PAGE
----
The Day the Martians Came
Frederik Pohl
Review by James Walton

Due to blunders, errors, oversights and stupidity, America's first mission to Mars is a disaster. Only 38 of the 276 astronauts who started the voyage are alive to return, and most of them have various forms of radiation sickness. The American people to want to forget this sad chapter of history and abandon the idea of space colonies. Then a dying astronaut, Harry Steegman, stumbles across the remains of a Martian city and dies in the company of living Martians. These creatures, who may or may not be the feral descendants of the people who created and abandoned the Martian city are quickly bundled into the last remaining Earth ship in order to "save" them. Earth anticipates the arrival of the Martians.

The Day the Martians Came is not exactly a novel, despite the claims on its cover. The publishing industry sometimes uses the phrase "fix up" to describe this type of book, but that isn't correct here either.

Martians is a collection of 10 short stories, ("major episodes" Pohl calls them) originally published separately but all sharing a common theme. Held together by the supplemental material, each episode chronicles how an ordinary person reacts to the news that living Martians have been discovered on the seemingly dead Red Planet and are on their way to Earth.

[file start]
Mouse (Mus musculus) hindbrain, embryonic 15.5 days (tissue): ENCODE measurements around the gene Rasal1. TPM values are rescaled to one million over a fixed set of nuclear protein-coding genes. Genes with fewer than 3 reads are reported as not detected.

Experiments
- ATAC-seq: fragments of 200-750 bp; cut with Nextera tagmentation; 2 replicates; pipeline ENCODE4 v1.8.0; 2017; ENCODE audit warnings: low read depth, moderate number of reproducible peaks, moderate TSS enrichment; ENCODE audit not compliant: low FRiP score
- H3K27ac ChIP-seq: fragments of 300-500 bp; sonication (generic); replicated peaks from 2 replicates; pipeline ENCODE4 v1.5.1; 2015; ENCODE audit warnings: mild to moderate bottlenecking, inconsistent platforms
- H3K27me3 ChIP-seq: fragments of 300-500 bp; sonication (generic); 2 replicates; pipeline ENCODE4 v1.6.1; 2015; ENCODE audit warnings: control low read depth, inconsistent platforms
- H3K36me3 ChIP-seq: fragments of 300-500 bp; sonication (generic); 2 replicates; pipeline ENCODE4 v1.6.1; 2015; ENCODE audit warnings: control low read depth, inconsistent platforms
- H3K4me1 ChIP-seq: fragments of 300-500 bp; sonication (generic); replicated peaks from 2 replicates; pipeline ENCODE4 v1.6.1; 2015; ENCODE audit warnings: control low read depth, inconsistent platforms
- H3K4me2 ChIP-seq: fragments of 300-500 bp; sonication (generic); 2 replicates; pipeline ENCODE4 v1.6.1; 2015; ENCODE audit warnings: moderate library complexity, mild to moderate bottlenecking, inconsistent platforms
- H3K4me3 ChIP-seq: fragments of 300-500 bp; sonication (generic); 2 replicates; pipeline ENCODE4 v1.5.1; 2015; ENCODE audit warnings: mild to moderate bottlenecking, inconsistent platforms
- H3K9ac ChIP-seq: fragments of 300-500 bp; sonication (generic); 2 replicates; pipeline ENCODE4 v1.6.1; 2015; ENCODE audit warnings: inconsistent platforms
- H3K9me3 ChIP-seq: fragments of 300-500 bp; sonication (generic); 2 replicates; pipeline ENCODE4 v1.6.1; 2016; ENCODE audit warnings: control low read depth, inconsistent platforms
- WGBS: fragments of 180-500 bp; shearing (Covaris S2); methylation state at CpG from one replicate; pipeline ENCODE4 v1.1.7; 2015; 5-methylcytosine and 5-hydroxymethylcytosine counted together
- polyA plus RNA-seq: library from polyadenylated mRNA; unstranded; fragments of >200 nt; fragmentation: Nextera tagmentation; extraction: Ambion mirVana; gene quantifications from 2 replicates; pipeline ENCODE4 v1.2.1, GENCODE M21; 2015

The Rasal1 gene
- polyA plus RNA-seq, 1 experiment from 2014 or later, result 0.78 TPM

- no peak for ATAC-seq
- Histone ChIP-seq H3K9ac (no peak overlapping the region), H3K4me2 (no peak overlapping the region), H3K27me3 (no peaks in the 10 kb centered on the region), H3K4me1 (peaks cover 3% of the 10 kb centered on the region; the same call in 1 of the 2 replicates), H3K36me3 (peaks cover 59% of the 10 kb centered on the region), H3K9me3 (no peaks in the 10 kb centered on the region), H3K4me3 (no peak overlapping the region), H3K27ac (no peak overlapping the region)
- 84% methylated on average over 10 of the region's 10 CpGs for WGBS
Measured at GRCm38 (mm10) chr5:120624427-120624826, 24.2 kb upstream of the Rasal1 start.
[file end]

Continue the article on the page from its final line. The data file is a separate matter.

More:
Some people are excited, some disgusted. Some see the Martian visit as an opportunity, some react with guilt. And for many, the Martians are just another form of entertainment with little direct effect on their lives.

Several of the episodes in Martians are not really Science Fiction. The characters may mention the Mars expedition as they go about their normal business but those mentions could be easily replaced by something mundane for all the bearing they have on the story. (Hey, how much did the Bill/Monica saga effect your life? It gave you something to talk about for a few days but did it buy dinner for you?)

The Day the Martians Came "feels" odd as a book because of its episodic nature. We hear from one or two characters in one section and they are not heard from again, except indirectly. Since each section can stand alone as a story, I suppose this was necessary.

Does the arrival of the Martians change the Earth? We don't know, as the book ends with the Martians arrival. Pohl is semi-optimistic in his thoughts about changing race relations.

I wouldn't place The Day the Martians Came among Pohl's best work (okay, I've not read all of Pohl's work) but it is very interesting in concept and execution.

This book is available in the Parsec Library.
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